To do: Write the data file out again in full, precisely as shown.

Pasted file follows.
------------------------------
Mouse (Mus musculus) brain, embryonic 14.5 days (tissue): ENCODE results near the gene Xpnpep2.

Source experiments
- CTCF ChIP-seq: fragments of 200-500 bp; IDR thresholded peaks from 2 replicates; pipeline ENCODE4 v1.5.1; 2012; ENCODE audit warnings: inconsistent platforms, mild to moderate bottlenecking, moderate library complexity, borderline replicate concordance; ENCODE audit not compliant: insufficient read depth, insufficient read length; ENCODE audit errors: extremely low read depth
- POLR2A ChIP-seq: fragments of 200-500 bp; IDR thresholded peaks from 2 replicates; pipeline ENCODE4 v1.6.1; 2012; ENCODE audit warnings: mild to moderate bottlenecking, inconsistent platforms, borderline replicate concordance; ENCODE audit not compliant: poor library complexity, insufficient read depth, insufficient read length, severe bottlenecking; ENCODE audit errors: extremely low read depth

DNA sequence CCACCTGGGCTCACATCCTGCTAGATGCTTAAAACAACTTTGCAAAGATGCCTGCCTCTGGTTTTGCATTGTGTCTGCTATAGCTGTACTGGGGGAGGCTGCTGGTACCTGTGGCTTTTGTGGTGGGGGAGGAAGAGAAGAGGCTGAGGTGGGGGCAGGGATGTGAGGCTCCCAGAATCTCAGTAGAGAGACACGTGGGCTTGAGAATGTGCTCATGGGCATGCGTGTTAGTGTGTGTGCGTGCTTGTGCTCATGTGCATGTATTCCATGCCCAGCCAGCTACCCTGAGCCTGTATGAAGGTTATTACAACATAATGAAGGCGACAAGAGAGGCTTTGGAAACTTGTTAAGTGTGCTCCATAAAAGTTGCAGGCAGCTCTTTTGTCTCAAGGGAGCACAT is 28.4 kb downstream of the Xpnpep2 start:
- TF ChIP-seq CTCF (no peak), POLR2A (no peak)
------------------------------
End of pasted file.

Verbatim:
Mouse (Mus musculus) brain, embryonic 14.5 days (tissue): ENCODE results near the gene Xpnpep2.

Source experiments
- CTCF ChIP-seq: fragments of 200-500 bp; IDR thresholded peaks from 2 replicates; pipeline ENCODE4 v1.5.1; 2012; ENCODE audit warnings: inconsistent platforms, mild to moderate bottlenecking, moderate library complexity, borderline replicate concordance; ENCODE audit not compliant: insufficient read depth, insufficient read length; ENCODE audit errors: extremely low read depth
- POLR2A ChIP-seq: fragments of 200-500 bp; IDR thresholded peaks from 2 replicates; pipeline ENCODE4 v1.6.1; 2012; ENCODE audit warnings: mild to moderate bottlenecking, inconsistent platforms, borderline replicate concordance; ENCODE audit not compliant: poor library complexity, insufficient read depth, insufficient read length, severe bottlenecking; ENCODE audit errors: extremely low read depth

DNA sequence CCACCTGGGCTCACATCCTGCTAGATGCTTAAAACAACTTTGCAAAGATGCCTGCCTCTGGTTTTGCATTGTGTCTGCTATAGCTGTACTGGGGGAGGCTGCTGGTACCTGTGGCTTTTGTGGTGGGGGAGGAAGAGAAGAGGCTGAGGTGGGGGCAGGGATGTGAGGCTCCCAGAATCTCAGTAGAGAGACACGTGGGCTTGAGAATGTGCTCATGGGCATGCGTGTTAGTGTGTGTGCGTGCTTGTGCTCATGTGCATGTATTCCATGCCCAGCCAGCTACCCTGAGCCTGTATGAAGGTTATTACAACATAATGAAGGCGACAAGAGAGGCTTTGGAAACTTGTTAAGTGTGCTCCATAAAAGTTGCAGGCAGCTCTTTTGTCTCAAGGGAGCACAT is 28.4 kb downstream of the Xpnpep2 start:
- TF ChIP-seq CTCF (no peak), POLR2A (no peak)